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Oct
22
revised Authenticity and authority of Oral tradition
Removed the reference to the religion of the questioner, which was an assumption and irrelevant to my response.
Oct
22
comment Authenticity and authority of Oral tradition
My apologies, @Mahalia - I wasn't meaning to make any assumptions. Given that you commenced your question with a reference to Islam, I thought that you might have been. I shall edit my response accordingly. Of course, your religion is irrelevent to both the question and to my comment.
Oct
22
comment Authenticity and authority of Oral tradition
Like I say, I don't personally think that site is so relevant to the topic, but I'm not at all precious about my answer and I won't mind in the least if you want to add it :)
Oct
22
comment Authenticity and authority of Oral tradition
I don't mind you adding it if you want to, but I specifically mentioned the one I did because it deals with the sorts of claims made by Michael Hoffman and others. Torat Emet is very interesting too, but how does it relate to this issue?
Oct
22
answered Authenticity and authority of Oral tradition
Oct
21
answered Are there any jokes in tanach?
Oct
21
comment impure animals: present, future, past
By the way, there is a phenomenon in Biblical Hebrew of linguistic variation in lists. Leviticus 18 is a case in point. I've checked a handful of reference grammars (Gesenius, Joüon & Muraoka, Waltke & O'Connor, Van der Merwe), but cannot find one that deals with this passage in particular. I don't know if that's the sort of answer that you're looking for, though it may at least indicate that you'll find your answer elsewhere - ie: in a traditional commentary, but on a different biblical list.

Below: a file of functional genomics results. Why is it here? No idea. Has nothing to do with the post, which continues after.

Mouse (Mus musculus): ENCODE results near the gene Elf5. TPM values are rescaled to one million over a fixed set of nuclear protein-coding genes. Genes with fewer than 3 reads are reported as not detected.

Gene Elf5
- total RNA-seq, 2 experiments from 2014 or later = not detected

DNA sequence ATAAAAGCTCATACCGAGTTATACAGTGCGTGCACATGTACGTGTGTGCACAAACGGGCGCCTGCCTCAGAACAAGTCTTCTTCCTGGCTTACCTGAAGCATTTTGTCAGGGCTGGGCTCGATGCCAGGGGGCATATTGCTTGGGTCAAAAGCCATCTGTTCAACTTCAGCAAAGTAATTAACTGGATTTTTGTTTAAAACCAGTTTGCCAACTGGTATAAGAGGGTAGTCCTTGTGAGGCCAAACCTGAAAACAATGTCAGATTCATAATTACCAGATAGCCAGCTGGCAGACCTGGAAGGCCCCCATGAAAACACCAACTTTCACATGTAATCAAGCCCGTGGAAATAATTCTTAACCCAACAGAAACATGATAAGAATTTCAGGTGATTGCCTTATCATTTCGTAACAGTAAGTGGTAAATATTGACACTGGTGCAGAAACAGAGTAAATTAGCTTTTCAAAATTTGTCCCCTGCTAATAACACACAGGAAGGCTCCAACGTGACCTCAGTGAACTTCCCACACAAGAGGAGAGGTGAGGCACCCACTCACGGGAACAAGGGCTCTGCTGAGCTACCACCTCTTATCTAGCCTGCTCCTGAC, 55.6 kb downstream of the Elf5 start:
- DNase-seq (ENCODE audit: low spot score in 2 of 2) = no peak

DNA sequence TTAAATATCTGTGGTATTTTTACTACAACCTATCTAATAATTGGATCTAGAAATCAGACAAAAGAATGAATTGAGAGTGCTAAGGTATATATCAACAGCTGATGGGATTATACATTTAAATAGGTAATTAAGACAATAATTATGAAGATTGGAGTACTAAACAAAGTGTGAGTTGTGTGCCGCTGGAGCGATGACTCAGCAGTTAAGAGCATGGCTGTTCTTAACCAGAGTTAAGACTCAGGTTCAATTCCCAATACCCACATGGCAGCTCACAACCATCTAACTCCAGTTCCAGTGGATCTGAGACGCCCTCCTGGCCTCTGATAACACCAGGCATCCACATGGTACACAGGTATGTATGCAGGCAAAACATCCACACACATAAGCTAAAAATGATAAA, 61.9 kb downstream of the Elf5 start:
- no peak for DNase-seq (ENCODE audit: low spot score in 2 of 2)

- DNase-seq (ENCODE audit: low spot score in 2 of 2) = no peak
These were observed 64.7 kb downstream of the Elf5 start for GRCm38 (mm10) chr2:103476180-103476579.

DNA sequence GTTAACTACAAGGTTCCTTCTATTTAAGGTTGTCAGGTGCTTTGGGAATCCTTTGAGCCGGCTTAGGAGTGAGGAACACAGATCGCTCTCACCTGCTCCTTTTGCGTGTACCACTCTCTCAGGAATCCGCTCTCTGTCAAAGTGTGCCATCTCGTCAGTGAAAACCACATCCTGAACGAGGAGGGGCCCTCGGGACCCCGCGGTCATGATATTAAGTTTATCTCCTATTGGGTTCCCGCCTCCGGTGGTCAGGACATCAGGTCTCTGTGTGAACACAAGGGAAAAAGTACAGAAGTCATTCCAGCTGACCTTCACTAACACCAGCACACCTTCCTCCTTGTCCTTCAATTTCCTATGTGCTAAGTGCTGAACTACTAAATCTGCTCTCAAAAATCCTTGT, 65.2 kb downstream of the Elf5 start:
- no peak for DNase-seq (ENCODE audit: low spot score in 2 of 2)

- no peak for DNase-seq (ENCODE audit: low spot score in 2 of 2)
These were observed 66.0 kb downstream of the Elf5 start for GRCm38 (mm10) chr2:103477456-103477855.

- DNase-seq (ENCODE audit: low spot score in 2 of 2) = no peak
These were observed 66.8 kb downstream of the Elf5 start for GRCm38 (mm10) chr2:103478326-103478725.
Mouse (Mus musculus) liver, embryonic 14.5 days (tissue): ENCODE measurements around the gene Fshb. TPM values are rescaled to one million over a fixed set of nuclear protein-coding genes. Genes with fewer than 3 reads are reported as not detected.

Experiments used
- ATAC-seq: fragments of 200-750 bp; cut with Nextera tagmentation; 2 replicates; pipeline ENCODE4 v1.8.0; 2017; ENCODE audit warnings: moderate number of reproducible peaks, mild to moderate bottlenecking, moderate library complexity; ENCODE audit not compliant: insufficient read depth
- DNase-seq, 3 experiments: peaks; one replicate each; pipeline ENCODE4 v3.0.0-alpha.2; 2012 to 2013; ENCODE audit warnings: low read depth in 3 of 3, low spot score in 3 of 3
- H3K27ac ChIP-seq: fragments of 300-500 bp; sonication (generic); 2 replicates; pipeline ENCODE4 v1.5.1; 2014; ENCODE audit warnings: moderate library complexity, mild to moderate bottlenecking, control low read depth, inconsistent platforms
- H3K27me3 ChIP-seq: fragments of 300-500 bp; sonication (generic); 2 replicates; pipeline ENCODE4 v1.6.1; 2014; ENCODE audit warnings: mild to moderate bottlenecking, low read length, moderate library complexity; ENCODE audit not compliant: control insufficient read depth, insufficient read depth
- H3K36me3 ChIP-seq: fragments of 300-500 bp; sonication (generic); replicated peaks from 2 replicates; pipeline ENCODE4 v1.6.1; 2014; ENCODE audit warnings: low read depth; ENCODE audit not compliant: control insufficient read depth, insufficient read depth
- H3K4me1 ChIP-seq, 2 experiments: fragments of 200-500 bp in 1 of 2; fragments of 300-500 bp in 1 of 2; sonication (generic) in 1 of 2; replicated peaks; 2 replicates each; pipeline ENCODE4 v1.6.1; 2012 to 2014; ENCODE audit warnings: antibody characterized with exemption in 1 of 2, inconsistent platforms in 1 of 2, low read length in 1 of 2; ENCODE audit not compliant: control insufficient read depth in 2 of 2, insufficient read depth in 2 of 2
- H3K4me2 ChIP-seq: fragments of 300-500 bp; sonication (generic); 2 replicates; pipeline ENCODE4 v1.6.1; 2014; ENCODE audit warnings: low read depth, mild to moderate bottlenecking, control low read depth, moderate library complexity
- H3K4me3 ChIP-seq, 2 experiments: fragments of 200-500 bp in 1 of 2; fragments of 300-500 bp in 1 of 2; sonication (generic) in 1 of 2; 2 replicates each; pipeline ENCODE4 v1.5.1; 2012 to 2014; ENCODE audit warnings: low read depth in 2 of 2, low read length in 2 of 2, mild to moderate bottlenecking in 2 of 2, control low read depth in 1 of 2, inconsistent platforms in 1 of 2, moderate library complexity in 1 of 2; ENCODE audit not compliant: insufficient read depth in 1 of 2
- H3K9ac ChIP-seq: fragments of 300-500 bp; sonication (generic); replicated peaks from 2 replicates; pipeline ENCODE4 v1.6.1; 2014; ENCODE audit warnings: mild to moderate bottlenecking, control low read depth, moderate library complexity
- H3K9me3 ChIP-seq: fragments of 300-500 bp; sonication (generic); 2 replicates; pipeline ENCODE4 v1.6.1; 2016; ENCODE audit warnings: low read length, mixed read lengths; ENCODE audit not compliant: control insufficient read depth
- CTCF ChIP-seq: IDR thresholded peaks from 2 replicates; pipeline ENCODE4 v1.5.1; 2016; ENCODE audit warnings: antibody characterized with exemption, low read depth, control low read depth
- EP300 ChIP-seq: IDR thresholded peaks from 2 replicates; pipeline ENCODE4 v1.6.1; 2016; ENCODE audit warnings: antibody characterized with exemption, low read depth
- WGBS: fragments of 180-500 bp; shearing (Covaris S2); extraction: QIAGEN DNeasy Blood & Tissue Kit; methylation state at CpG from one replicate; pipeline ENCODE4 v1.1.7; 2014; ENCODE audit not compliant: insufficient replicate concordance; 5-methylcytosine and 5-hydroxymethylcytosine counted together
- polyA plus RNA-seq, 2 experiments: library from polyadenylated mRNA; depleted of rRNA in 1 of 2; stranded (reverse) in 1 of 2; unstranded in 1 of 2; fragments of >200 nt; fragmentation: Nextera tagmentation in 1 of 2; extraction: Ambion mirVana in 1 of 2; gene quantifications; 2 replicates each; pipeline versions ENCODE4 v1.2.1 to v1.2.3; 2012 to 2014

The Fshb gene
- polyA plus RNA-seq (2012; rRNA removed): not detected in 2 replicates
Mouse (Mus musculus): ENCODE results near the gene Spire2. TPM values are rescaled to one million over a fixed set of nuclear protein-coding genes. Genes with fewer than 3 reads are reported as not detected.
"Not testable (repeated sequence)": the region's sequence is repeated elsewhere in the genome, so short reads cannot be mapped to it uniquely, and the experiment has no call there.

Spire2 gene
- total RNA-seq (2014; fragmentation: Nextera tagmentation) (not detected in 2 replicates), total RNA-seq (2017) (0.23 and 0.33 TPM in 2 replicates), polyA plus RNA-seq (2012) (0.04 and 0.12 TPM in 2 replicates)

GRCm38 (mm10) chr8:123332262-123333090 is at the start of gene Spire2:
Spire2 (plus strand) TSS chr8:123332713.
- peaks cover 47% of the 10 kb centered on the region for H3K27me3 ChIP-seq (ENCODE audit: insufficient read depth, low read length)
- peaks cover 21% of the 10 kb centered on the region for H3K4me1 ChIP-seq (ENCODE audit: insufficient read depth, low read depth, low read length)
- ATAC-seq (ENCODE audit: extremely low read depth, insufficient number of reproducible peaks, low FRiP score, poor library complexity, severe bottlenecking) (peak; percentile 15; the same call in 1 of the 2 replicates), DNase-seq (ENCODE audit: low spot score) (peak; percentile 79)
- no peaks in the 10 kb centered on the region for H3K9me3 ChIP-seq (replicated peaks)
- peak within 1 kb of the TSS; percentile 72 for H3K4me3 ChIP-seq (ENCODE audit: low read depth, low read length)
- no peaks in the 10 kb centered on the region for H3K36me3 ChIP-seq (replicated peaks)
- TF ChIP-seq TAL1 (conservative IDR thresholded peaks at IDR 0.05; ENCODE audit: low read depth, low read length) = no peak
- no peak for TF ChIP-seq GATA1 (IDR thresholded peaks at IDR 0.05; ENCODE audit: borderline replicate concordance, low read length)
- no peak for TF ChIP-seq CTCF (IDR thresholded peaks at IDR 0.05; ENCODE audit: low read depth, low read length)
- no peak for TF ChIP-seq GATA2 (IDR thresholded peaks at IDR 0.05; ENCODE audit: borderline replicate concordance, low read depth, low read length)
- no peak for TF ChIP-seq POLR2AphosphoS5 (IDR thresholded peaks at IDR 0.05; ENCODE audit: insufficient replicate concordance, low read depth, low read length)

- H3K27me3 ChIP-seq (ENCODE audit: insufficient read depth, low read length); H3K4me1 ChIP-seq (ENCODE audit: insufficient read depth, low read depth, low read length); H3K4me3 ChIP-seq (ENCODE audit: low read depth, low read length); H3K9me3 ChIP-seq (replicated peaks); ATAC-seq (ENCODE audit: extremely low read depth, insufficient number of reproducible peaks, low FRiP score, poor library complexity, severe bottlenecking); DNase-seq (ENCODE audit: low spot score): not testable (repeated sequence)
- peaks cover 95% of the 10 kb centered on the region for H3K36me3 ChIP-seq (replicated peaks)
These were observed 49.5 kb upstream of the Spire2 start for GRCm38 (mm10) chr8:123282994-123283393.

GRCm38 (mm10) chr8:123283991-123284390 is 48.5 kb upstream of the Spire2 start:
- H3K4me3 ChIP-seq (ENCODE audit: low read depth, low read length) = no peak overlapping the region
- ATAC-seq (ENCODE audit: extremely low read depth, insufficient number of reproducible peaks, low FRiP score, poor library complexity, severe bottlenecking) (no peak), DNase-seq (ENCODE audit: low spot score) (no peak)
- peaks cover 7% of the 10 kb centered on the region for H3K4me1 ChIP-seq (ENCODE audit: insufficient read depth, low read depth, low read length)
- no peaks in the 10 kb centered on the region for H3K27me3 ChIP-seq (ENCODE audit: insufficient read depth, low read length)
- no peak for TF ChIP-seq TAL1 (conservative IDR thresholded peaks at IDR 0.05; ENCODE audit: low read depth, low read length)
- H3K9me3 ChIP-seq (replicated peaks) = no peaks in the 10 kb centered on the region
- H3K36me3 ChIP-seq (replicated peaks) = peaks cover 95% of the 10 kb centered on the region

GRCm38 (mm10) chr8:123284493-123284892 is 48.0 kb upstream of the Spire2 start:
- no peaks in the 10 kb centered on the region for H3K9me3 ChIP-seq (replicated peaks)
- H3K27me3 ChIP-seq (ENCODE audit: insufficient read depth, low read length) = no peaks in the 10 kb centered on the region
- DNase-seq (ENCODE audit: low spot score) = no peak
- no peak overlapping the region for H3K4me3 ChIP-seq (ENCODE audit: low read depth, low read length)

Oct
21
comment impure animals: present, future, past
Great question, but the distinction between prefix-conjugation and suffix-conjugation in Biblical Hebrew is one of aspect, not tense. Technically, the difference between the three verbs is as follows: מפריס (masc. hiphil participle); יפריס (masc. hiphil imperfective); הפריסה (fem. hiphil perfective). The Or haChaim and the Ramban both comment on why the third is feminine but the other three (גמל, שפן, חזיר) are all masculine, but nobody seems to comment on the morphological variation.
Oct
21
comment Where is a mediator between God and man forbidden
Hanna's answer came from Eli? Eli spoke to her, and subsequently blessed her, but her "answer" came when she fell pregnant. I don't think he was responsible for that!
Oct
19
comment Why are children from a gentile wife not considered Jewish with a Jewish father?
Sorry, I was in a hurry. I merely meant that the idea mentioned in the body of the question was not the source of the halakha. I've removed my first line so that my answer addresses the question in the title more directly instead.
Oct
19
revised Why are children from a gentile wife not considered Jewish with a Jewish father?
Removed first line.
Oct
19
answered Why are children from a gentile wife not considered Jewish with a Jewish father?
Oct
17
comment וינוחו בה\בו\בם ישראל in Shabbat shemoneh esrei — why the change?
Thanks, @Michoel. That was my mistake: for some reason, I thought you (and the original question) said "mussaf" instead of "mishna". Pays to read things more carefully!
Oct
17
comment וינוחו בה\בו\בם ישראל in Shabbat shemoneh esrei — why the change?
@DoubleAA My apologies. For some reason, I read "mussaf" in the question, rather than "mincha". My bad.
Oct
17
comment How high was migdal Bavel?
Note that Ibn Ezra doesn't understand it as a valley, but as a plain. He suggests that it might have been termed a "valley" because it had mountains around it.
Oct
17
comment וינוחו בה\בו\בם ישראל in Shabbat shemoneh esrei — why the change?
Is that last part according to you or to the Rebbe? I have since checked a Tehillat Hashem and found that it records בה for erev Shabbat, and בו for both shacharit and mussaf on Shabbat.
Oct
17
comment וינוחו בה\בו\בם ישראל in Shabbat shemoneh esrei — why the change?
This is a great question, but can somebody please confirm that they have checked that it is correct? I have looked in two different siddurim, both nusach Ashkenaz, and they record בה for erev Shabbat, and בו for both shacharit and mussaf on Shabbat.
Oct
17
comment וינוחו בה\בו\בם ישראל in Shabbat shemoneh esrei — why the change?
To add to the points made above about gender, ליל is always and only ever masculine, just like לילה.
Oct
13
comment Jewish concept of angels
-1. The question asked for scriptural evidence, which you didn't provide. You also failed to bring a source for the rabbinic evidence that you did provide. If you add one, I'll remove my downvote.
Oct
10
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